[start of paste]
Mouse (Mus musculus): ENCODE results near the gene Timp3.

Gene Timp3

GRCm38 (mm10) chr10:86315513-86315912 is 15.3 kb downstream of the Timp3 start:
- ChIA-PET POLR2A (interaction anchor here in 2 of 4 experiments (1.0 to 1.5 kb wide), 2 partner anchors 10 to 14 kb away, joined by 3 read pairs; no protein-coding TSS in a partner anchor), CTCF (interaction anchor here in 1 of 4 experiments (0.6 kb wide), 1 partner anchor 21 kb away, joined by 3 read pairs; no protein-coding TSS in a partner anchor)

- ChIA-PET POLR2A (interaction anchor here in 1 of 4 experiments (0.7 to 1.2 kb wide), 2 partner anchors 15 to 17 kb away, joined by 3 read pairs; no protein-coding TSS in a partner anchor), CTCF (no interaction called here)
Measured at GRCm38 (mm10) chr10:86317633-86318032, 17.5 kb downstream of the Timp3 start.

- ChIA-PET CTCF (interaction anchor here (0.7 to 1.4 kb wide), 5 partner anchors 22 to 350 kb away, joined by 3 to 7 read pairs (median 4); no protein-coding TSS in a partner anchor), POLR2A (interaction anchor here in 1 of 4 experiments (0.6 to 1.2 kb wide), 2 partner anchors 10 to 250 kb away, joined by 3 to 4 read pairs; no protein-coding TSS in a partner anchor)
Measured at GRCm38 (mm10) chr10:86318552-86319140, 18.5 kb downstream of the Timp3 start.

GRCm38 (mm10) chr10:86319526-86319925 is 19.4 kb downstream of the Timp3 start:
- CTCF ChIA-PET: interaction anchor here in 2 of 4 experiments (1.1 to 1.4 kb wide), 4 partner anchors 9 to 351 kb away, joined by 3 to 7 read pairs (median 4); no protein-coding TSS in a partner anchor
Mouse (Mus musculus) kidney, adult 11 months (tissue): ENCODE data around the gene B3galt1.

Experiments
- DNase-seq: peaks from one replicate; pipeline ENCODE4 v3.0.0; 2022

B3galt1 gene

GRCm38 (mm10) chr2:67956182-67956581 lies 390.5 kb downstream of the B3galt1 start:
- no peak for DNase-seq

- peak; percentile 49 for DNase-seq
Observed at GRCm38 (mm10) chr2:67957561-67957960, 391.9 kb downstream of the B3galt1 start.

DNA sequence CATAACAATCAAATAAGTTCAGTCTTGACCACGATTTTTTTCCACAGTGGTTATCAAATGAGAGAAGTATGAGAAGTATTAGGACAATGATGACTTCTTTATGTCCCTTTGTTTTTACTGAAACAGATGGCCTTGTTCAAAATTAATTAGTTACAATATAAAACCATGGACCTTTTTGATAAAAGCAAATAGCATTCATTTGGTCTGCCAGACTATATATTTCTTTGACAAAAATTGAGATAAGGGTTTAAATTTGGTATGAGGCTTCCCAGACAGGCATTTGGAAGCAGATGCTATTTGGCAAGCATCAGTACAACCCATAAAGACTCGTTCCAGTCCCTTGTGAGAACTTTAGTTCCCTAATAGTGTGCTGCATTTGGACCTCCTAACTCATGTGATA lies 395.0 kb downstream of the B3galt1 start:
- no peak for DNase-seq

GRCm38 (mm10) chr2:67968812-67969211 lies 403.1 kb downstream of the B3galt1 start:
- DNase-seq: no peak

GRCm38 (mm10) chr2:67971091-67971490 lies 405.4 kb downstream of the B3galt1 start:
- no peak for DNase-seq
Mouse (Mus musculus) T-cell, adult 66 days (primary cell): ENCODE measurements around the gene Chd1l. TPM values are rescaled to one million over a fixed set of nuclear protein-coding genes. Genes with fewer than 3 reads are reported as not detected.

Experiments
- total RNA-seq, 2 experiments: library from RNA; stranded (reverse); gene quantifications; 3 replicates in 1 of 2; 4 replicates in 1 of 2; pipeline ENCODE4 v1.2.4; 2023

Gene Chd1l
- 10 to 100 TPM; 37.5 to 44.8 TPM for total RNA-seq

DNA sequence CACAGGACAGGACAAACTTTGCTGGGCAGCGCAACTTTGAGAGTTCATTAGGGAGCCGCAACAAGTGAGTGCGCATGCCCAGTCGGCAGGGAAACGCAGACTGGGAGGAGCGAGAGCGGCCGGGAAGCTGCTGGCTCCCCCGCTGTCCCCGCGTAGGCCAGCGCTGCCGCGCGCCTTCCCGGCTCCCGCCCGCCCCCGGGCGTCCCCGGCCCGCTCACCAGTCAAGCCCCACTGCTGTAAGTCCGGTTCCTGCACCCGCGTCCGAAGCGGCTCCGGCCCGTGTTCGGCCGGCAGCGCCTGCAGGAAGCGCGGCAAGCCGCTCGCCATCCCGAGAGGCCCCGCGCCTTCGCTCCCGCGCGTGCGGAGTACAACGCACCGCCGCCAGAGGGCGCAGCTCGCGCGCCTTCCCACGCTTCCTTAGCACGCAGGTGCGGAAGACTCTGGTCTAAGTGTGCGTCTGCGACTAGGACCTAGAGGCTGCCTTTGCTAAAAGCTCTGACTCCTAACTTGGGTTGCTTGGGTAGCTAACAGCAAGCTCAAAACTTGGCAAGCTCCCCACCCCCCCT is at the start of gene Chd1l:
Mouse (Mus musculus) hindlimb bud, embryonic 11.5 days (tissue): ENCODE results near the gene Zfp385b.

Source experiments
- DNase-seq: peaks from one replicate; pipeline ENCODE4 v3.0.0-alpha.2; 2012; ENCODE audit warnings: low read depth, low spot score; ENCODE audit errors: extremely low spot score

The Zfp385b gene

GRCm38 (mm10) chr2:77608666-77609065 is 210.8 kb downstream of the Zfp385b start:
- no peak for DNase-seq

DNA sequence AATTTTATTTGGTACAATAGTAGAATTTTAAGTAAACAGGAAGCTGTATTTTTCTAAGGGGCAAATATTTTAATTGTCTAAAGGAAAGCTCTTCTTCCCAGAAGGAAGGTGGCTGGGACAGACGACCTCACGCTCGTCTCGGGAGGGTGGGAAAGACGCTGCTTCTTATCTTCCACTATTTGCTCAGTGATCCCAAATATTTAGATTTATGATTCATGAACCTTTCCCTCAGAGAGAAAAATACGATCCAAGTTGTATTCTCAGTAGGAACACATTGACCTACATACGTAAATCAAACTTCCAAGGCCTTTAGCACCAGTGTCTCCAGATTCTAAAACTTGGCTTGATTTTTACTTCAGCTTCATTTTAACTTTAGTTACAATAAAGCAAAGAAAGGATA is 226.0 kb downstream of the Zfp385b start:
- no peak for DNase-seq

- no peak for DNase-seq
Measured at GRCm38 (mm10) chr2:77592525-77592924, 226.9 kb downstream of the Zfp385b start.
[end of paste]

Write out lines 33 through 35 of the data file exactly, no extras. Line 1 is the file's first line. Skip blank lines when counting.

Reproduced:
- DNase-seq: peaks from one replicate; pipeline ENCODE4 v3.0.0-alpha.2; 2012; ENCODE audit warnings: low read depth, low spot score; ENCODE audit errors: extremely low spot score

The Zfp385b gene

GRCm38 (mm10) chr2:77608666-77609065 is 210.8 kb downstream of the Zfp385b start: